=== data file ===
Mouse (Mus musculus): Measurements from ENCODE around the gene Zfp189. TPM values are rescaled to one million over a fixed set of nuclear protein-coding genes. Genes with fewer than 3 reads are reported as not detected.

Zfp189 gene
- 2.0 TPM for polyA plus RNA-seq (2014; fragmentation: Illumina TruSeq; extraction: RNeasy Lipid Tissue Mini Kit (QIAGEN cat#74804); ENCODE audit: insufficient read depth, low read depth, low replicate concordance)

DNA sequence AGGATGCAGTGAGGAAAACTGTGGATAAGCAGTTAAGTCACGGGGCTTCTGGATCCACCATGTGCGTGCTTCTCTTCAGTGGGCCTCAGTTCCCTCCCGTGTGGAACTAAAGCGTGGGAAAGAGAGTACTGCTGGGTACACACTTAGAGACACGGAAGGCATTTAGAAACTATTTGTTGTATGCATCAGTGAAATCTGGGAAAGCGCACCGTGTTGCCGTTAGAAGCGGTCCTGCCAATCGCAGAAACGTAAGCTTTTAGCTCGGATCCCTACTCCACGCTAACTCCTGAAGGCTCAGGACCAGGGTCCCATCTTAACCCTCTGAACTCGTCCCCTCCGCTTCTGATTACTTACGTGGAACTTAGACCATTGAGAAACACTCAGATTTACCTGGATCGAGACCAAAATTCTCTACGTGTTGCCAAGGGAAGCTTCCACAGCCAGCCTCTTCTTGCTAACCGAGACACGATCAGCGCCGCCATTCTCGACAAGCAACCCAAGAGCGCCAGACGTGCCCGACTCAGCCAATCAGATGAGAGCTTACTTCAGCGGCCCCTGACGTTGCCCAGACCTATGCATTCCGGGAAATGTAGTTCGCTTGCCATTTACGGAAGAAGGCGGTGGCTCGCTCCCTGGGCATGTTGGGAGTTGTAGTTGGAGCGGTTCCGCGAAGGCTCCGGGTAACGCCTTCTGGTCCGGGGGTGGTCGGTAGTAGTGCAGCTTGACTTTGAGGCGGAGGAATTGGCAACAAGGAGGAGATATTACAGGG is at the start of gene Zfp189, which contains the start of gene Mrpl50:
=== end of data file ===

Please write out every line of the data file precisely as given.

Mouse (Mus musculus): Measurements from ENCODE around the gene Zfp189. TPM values are rescaled to one million over a fixed set of nuclear protein-coding genes. Genes with fewer than 3 reads are reported as not detected.

Zfp189 gene
- 2.0 TPM for polyA plus RNA-seq (2014; fragmentation: Illumina TruSeq; extraction: RNeasy Lipid Tissue Mini Kit (QIAGEN cat#74804); ENCODE audit: insufficient read depth, low read depth, low replicate concordance)

DNA sequence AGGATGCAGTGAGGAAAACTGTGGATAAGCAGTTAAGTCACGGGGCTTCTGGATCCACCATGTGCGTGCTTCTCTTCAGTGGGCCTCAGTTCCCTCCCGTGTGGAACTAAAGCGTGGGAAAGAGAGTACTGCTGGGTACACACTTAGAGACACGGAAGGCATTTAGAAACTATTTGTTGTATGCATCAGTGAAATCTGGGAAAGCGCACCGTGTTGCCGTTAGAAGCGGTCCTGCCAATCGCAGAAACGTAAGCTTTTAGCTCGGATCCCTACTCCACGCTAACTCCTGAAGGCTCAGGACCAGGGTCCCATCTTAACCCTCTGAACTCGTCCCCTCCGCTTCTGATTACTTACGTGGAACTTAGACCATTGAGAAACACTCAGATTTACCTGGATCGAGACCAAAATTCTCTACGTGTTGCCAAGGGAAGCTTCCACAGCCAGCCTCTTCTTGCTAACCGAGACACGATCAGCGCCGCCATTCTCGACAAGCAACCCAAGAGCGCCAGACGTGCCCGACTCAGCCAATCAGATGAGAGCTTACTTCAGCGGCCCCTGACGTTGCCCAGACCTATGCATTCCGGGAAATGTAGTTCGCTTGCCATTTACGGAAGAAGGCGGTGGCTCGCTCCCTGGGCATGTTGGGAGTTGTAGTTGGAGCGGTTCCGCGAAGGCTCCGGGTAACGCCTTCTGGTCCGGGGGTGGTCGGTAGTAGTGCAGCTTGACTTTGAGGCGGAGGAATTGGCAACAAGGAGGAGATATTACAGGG is at the start of gene Zfp189, which contains the start of gene Mrpl50: